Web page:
Writerly Wednesdays

Eight Ways to Make an Editor Do a Happy Dance

Writing intended for publication, whether it’s traditional, partner or self-publication, should be sifted through an editor filter. Why? Because we authors tend to read what’s in our heads, not what’s on the computer screen. We also have trouble pinpointing weaknesses in our own manuscripts.

Editors who have no emotional attachment to our work provide unbiased, professional feedback. Even editors need editors. My writing is always improved by an editor’s candid comments.

Here are a few key things to remember to create a smooth and productive writer/editor relationship:


As many great writers and publishers have said, “Good writers are first and foremost good readers.” Reading teaches us word usage, sentence construction, paragraph rhythm and flow, a feel for building tension, scene and sequel construction, character development, story arc, and so much more. Read everything, from newspapers to novels, blogs to biographies, cereal boxes to political soap boxes.


Study the craft of writing. In order to move your writing from good to best, take writing classes, attend workshops, seminars and conferences, listen to writer-focused podcasts and webinars, read how-to magazines, blogs, newsletters and books. Send me an email if you’d like recommendations. (beckylyles@beckylyles.com).


Learn correct grammar and punctuation. Few manuscripts arrive on an editor’s desk with perfect grammar and punctuation, which is expected; however, you’ll do yourself a favor if you learn how to properly use the English language, and your editor and readers will appreciate your effort. Instructional websites abound online that specialize in English usage.


Follow formatting rules. Your agent, editor or publisher will provide format guidelines. These vary slightly from person/publisher to person/publisher.

Strive to be clear and concise

Check for wordiness, search out repeated information, redundancies and overwriting.


Ask your well-read friends, colleagues and critique group to serve as beta readers. I suggest a minimum of three people other than family members (I enlist six to twelve beta readers). Ask them for honest feedback and accept it with gratitude, not defensiveness. You may not choose to use their input, but when they take the time to read your work and provide advice, thank them, include their name in your book’s acknowledgements, gift them with an autographed copy of your published book (or a trip to the Bahamas…your choice). My experience? Beta-reader and critique-group input is priceless.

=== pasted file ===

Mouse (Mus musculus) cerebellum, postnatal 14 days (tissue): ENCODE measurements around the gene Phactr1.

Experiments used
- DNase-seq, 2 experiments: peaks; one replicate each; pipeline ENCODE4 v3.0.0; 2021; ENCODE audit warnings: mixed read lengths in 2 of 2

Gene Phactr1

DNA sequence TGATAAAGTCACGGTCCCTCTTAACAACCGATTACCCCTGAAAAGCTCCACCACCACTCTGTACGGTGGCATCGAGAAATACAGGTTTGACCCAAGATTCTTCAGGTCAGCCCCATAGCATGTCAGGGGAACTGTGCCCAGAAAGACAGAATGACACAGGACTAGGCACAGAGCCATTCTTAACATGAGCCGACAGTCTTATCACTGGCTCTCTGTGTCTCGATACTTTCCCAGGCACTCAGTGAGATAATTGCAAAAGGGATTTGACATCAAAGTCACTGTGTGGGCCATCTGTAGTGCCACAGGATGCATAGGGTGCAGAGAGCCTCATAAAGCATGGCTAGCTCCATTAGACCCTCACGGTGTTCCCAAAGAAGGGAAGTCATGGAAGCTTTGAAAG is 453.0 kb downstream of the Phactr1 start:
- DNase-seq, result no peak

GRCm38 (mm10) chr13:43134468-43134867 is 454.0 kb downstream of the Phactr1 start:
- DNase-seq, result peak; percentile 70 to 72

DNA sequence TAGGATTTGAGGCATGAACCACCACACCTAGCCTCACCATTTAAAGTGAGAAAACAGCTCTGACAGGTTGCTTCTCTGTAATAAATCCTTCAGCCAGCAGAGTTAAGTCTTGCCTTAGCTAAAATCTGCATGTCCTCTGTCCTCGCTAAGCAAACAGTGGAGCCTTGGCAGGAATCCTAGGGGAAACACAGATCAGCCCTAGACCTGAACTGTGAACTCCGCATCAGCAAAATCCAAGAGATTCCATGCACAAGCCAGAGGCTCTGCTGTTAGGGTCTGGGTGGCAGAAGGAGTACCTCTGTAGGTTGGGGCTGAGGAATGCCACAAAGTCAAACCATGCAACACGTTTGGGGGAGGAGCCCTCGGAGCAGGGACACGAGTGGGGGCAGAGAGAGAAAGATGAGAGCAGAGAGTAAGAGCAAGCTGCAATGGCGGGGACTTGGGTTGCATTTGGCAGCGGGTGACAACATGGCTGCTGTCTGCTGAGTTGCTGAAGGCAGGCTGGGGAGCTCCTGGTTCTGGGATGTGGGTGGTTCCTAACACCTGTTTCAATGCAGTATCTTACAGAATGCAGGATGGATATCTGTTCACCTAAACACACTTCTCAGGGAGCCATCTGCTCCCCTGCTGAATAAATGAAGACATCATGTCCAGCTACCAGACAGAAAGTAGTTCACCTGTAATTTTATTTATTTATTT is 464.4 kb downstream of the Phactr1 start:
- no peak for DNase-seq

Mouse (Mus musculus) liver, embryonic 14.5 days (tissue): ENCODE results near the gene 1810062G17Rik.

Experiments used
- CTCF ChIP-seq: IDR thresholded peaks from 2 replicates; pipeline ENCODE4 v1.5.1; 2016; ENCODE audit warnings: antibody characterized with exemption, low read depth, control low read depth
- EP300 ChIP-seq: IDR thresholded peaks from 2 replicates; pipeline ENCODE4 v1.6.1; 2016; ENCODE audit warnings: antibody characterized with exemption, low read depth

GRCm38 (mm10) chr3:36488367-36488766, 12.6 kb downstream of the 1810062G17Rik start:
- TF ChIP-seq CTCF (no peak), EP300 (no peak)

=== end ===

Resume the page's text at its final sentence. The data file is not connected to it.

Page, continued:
Let It Rest

Make changes as you see fit and set the manuscript aside for a couple weeks. After you’ve had time away from your project, you’ll see it with fresh eyes. Again, edit as needed and then, ta-da…hit the send button to shoot your manuscript to your editor, which leads us to number eight…


As difficult as it can be to accept a critique with grace, appreciate your editor’s input as an opportunity to learn and grow. Accept his or her comments and suggestions without defensiveness. Feel free to disagree, to dialogue about issues and to ask questions, but do so as a student who’s anxious to become an even better writer.

Wishing you fabulous final weeks of summer filled with sunshine, good books and great writing!


  • Rebecca Carey Lyles

    Becky Lyles lives with her husband, Steve, in Boise, Idaho, where she serves as an editor and as a mentor for aspiring authors. In addition to writing nonfiction, she writes award-winning fiction and has two published series—The Kate Neilson Series and Prisoners of Hope Series—plus the first book in a new series titled Children of the Light. She also hosts a podcast with Steve called “Let Me Tell You a Story.” Learn about Becky, her books and the podcast at beckylyles.com. You can contact her at beckylyles@beckylyles.com.

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